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The Daily Utah Chronicle

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The Daily Utah Chronicle

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Want your voice to be heard? Submit a letter to the editor, send us an op-ed pitch or check out our open positions for the chance to be published by the Daily Utah Chronicle.
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Smith: An Antidote for Bee Declines

Although it houses various beehives across campus, the U must increase the prevalence of greenery on campus to properly support its bees.
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Ilona Buhler
(Design by Ilona Buhler | The Daily Utah Chronicle)

 

As bee populations continue to decline in this age of rapid environmental change, it’s clear that protecting our bees is of utmost importance.

Bees are essential for pollinating a vast array of plants, and without bees, we would experience alarming declines in the health of our air, our soil, our ecosystems and our access to food and other resources.

Honeybees alone are responsible for pollinating 80% of all flowering plants, and declines in honey bee populations would put many of these plants at risk of endangerment.

Plants that rely exclusively upon bee pollination are also at risk of complete extinction. This is highly concerning, and we must take action to increase bee health and bee populations.

The U has embraced this responsibility by housing various beehives across campus. The amount of greenery on campus, however, is lacking.

The U must increase the prevalence of greenery on campus to properly support its bees.

A Reciprocal Relationship

Plants certainly need bees, but bees also need plants. 

Plants provide various important treats for bees, including pollens, nectars, resins and oils. Bees use these ingredients to create nutrient-rich mixtures to feed themselves and larval bees. Bees also use the ingredients that plants provide for antimicrobial purposes, hive construction, weatherproofing and protection from pests.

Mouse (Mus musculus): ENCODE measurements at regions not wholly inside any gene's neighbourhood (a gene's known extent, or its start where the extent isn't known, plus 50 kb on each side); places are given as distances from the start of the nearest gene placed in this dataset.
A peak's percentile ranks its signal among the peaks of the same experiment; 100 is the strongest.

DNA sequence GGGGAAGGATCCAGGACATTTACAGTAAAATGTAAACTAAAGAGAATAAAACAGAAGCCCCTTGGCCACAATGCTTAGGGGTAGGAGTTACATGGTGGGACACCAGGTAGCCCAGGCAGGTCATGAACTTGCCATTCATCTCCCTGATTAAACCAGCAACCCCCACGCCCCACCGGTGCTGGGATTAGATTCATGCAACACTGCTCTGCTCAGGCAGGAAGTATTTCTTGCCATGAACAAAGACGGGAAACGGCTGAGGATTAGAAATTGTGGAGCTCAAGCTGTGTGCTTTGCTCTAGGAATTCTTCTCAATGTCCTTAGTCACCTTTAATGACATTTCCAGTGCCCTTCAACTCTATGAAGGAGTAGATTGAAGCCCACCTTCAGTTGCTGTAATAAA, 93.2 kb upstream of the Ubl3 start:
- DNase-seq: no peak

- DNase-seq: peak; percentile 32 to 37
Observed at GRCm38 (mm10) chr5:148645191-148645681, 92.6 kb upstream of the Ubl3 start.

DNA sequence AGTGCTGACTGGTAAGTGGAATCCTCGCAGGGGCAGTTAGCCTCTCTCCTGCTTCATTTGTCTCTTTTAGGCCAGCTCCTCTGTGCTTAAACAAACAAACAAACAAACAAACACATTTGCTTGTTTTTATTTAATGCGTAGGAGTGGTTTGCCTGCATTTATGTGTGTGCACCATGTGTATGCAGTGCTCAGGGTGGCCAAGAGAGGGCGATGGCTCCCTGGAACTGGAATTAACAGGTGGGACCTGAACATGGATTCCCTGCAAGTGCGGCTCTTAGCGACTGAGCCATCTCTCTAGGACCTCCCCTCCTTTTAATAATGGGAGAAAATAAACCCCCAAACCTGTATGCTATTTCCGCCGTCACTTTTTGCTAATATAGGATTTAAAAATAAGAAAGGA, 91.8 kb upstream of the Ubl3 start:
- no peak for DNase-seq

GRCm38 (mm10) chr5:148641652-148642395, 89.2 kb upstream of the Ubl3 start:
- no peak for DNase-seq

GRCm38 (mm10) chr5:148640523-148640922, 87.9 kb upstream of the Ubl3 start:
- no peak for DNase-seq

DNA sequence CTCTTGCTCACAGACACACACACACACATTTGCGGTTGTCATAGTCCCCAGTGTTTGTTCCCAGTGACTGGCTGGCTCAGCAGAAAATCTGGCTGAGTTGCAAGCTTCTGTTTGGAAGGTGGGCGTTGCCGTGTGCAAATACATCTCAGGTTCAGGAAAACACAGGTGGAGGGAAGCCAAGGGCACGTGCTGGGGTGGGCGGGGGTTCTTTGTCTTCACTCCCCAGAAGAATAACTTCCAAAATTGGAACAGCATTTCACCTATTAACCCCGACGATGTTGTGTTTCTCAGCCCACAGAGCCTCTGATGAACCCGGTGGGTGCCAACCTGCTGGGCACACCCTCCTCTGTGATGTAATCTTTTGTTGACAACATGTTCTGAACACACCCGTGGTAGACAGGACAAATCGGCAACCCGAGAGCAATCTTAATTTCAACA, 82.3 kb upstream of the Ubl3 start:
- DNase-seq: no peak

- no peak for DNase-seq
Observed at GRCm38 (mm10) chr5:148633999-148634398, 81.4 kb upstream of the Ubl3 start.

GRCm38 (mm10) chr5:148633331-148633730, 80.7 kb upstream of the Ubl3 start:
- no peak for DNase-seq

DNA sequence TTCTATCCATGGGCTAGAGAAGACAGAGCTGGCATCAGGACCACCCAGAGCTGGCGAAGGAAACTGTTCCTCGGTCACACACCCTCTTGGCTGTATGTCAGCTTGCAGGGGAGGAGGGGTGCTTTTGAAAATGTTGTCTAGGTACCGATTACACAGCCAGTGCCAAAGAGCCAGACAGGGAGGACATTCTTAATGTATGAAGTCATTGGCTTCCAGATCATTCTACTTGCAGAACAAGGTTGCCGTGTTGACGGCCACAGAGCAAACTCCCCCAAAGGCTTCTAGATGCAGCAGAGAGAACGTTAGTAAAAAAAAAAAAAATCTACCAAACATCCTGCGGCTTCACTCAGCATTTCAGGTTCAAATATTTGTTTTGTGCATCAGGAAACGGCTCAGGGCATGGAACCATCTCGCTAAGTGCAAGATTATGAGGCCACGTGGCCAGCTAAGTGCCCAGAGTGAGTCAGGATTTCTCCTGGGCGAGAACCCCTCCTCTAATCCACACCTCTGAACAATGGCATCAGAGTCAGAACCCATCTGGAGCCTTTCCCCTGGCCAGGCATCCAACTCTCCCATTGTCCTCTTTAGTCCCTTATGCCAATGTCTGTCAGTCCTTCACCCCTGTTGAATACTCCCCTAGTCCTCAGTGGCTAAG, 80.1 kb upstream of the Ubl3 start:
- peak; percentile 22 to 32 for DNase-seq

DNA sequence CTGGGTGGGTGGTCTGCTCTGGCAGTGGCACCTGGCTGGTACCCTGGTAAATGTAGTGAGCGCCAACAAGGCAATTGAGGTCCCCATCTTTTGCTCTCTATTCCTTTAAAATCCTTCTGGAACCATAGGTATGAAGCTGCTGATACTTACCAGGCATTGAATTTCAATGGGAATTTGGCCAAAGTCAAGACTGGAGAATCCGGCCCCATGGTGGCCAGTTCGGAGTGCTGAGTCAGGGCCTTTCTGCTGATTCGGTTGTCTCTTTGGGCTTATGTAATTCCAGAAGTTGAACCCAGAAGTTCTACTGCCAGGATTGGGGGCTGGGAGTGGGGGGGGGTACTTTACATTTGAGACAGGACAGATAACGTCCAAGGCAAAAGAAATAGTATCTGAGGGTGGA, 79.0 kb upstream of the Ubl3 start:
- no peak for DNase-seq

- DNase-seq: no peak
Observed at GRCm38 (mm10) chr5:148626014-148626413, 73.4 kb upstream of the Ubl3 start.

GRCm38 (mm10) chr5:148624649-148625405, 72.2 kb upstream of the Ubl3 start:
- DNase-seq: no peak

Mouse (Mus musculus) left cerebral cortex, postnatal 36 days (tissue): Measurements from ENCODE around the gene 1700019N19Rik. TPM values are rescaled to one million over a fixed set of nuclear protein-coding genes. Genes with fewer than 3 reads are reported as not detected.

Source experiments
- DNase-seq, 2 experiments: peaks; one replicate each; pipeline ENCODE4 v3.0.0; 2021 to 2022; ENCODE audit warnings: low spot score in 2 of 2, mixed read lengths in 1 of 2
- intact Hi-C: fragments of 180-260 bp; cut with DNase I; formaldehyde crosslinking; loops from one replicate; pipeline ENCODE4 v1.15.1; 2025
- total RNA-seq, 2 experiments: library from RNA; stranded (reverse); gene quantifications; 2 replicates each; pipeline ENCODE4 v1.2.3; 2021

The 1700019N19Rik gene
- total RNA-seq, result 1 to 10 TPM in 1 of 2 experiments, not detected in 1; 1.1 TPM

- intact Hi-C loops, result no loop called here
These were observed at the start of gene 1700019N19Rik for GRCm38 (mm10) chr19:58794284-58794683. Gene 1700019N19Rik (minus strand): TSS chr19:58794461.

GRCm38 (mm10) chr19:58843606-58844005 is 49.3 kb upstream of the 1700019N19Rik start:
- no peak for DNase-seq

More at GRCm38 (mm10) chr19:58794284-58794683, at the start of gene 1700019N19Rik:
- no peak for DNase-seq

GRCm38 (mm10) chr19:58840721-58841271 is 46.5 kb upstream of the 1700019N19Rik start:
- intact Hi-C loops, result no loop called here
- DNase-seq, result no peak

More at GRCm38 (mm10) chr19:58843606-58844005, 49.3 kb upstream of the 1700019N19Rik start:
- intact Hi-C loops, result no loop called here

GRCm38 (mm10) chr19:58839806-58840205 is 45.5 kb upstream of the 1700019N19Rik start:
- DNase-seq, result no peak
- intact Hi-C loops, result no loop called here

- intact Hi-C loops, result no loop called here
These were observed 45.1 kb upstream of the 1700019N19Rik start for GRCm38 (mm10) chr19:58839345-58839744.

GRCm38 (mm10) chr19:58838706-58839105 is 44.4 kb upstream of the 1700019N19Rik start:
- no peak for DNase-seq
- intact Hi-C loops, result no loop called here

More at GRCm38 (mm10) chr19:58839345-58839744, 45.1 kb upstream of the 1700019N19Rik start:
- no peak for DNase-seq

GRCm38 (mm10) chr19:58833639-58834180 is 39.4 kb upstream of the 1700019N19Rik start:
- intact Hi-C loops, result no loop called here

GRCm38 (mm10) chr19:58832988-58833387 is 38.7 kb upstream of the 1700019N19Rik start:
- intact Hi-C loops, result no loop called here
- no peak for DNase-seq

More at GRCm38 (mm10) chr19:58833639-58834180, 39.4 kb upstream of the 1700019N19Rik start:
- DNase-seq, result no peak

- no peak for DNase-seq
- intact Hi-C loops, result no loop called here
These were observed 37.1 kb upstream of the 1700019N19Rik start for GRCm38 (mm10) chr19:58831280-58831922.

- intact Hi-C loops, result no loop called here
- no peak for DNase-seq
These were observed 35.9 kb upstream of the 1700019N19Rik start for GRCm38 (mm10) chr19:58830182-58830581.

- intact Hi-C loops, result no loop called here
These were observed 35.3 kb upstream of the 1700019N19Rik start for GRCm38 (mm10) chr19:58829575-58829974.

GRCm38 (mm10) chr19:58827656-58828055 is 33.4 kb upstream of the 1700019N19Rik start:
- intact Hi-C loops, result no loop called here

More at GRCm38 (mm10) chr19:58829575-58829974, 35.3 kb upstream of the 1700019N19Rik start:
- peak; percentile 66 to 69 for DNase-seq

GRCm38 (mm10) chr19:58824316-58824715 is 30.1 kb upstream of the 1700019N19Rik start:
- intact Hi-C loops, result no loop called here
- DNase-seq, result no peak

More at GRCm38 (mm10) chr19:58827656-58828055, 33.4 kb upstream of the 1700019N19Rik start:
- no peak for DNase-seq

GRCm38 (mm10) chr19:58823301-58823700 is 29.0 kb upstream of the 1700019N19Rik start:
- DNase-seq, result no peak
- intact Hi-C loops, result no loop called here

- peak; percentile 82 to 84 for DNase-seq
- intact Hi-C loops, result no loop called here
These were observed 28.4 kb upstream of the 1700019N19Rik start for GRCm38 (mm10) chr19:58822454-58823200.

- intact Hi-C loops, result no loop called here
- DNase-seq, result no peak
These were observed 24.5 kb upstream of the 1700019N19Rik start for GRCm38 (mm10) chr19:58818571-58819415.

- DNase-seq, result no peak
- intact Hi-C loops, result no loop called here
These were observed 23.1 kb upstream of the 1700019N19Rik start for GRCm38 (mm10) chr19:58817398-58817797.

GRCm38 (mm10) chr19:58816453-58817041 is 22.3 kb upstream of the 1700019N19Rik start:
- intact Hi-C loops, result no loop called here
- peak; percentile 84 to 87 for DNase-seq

With good access to plants, bees can use plant ingredients to construct physically robust beehives that offer protection from weather, microbes and pests. Proper access to plants also provides bees with their nutritional needs and subsequently gives them the bodily strength to fight off pests, parasites and viruses.

Overall, plants are vitally important because they allow bees to meet their basic survival needs and defend themselves against some of the main causes of bee declines. Protecting bees is of paramount importance, and to protect our bees on campus we must plant more greenery.

The Danger of Declines

Greenery is vital for bee health. However, some believe that protecting bees is a low-priority issue compared to other major issues. But protecting bees is essential, too.

In a Zoom interview with Ava Shervanick, president of the U of U Beekeepers Association, she said bees are a “critically important species” who serve “a really important role as pollinators.” 

While there are approximately 20,000 bee species in the world, it is estimated that one-third of the food we eat is pollinated by honeybees alone.

Shervanick said without bees “we would see a huge reduction in the variety of food we have available to us.” We rely heavily upon bees for the security of our food supply. If bee populations continue to decline, then we are at risk of global malnutrition.

Bees are also incredibly important for ecosystems. Many plants would become endangered or extinct without pollination from bees. All creatures that feed on these plants – and all predators that feed on plant-eating creatures – would be at great risk of endangerment or extinction due to food scarcity.